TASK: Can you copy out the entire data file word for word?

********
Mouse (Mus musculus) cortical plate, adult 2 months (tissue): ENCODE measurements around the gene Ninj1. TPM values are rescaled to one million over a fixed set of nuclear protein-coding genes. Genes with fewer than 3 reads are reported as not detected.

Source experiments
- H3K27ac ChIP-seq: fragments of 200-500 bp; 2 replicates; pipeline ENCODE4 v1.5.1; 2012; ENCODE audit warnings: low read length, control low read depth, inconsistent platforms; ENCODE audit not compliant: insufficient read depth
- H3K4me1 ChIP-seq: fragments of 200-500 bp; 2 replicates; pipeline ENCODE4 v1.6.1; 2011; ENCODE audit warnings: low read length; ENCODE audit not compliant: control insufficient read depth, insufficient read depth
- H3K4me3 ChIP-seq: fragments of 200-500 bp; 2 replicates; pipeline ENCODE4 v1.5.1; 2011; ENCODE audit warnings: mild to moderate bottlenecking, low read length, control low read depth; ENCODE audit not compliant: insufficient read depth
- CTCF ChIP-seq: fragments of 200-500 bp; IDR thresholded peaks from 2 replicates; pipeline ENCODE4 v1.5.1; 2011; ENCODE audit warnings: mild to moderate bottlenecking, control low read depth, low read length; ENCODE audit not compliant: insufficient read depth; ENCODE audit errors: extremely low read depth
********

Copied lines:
Mouse (Mus musculus) cortical plate, adult 2 months (tissue): ENCODE measurements around the gene Ninj1. TPM values are rescaled to one million over a fixed set of nuclear protein-coding genes. Genes with fewer than 3 reads are reported as not detected.

Source experiments
- H3K27ac ChIP-seq: fragments of 200-500 bp; 2 replicates; pipeline ENCODE4 v1.5.1; 2012; ENCODE audit warnings: low read length, control low read depth, inconsistent platforms; ENCODE audit not compliant: insufficient read depth
- H3K4me1 ChIP-seq: fragments of 200-500 bp; 2 replicates; pipeline ENCODE4 v1.6.1; 2011; ENCODE audit warnings: low read length; ENCODE audit not compliant: control insufficient read depth, insufficient read depth
- H3K4me3 ChIP-seq: fragments of 200-500 bp; 2 replicates; pipeline ENCODE4 v1.5.1; 2011; ENCODE audit warnings: mild to moderate bottlenecking, low read length, control low read depth; ENCODE audit not compliant: insufficient read depth
- CTCF ChIP-seq: fragments of 200-500 bp; IDR thresholded peaks from 2 replicates; pipeline ENCODE4 v1.5.1; 2011; ENCODE audit warnings: mild to moderate bottlenecking, control low read depth, low read length; ENCODE audit not compliant: insufficient read depth; ENCODE audit errors: extremely low read depth